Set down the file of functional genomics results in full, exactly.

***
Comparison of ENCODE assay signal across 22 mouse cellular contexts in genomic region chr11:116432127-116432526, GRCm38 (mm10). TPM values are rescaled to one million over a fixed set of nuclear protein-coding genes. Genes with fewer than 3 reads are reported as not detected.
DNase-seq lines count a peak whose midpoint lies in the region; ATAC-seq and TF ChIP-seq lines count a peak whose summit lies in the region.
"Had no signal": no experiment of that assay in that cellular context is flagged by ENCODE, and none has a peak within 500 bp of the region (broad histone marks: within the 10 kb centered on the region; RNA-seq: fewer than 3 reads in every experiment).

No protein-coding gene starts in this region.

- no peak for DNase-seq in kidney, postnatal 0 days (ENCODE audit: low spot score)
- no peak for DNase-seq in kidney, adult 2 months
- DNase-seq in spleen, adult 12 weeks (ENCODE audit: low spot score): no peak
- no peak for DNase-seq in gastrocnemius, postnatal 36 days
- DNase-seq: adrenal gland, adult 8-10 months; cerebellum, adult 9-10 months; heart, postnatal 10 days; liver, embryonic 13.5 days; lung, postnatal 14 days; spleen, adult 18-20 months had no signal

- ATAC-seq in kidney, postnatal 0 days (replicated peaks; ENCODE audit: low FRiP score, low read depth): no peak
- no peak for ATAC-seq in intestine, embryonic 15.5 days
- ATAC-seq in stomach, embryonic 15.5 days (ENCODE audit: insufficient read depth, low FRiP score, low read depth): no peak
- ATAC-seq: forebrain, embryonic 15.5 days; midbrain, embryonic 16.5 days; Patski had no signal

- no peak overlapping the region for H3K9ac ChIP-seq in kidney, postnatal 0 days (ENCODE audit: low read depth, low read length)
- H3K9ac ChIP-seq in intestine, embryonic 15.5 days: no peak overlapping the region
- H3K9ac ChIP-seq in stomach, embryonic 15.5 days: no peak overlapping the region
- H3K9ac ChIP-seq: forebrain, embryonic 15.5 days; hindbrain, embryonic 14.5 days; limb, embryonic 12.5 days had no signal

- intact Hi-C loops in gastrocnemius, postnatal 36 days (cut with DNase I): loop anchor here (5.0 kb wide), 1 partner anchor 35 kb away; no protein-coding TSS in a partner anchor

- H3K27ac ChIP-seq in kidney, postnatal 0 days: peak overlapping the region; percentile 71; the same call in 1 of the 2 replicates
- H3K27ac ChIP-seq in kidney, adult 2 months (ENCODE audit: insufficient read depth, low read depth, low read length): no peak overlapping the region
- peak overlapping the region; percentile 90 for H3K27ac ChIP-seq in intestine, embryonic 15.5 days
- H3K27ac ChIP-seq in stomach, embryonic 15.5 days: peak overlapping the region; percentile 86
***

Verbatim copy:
Comparison of ENCODE assay signal across 22 mouse cellular contexts in genomic region chr11:116432127-116432526, GRCm38 (mm10). TPM values are rescaled to one million over a fixed set of nuclear protein-coding genes. Genes with fewer than 3 reads are reported as not detected.
DNase-seq lines count a peak whose midpoint lies in the region; ATAC-seq and TF ChIP-seq lines count a peak whose summit lies in the region.
"Had no signal": no experiment of that assay in that cellular context is flagged by ENCODE, and none has a peak within 500 bp of the region (broad histone marks: within the 10 kb centered on the region; RNA-seq: fewer than 3 reads in every experiment).

No protein-coding gene starts in this region.

- no peak for DNase-seq in kidney, postnatal 0 days (ENCODE audit: low spot score)
- no peak for DNase-seq in kidney, adult 2 months
- DNase-seq in spleen, adult 12 weeks (ENCODE audit: low spot score): no peak
- no peak for DNase-seq in gastrocnemius, postnatal 36 days
- DNase-seq: adrenal gland, adult 8-10 months; cerebellum, adult 9-10 months; heart, postnatal 10 days; liver, embryonic 13.5 days; lung, postnatal 14 days; spleen, adult 18-20 months had no signal

- ATAC-seq in kidney, postnatal 0 days (replicated peaks; ENCODE audit: low FRiP score, low read depth): no peak
- no peak for ATAC-seq in intestine, embryonic 15.5 days
- ATAC-seq in stomach, embryonic 15.5 days (ENCODE audit: insufficient read depth, low FRiP score, low read depth): no peak
- ATAC-seq: forebrain, embryonic 15.5 days; midbrain, embryonic 16.5 days; Patski had no signal

- no peak overlapping the region for H3K9ac ChIP-seq in kidney, postnatal 0 days (ENCODE audit: low read depth, low read length)
- H3K9ac ChIP-seq in intestine, embryonic 15.5 days: no peak overlapping the region
- H3K9ac ChIP-seq in stomach, embryonic 15.5 days: no peak overlapping the region
- H3K9ac ChIP-seq: forebrain, embryonic 15.5 days; hindbrain, embryonic 14.5 days; limb, embryonic 12.5 days had no signal

- intact Hi-C loops in gastrocnemius, postnatal 36 days (cut with DNase I): loop anchor here (5.0 kb wide), 1 partner anchor 35 kb away; no protein-coding TSS in a partner anchor

- H3K27ac ChIP-seq in kidney, postnatal 0 days: peak overlapping the region; percentile 71; the same call in 1 of the 2 replicates
- H3K27ac ChIP-seq in kidney, adult 2 months (ENCODE audit: insufficient read depth, low read depth, low read length): no peak overlapping the region
- peak overlapping the region; percentile 90 for H3K27ac ChIP-seq in intestine, embryonic 15.5 days
- H3K27ac ChIP-seq in stomach, embryonic 15.5 days: peak overlapping the region; percentile 86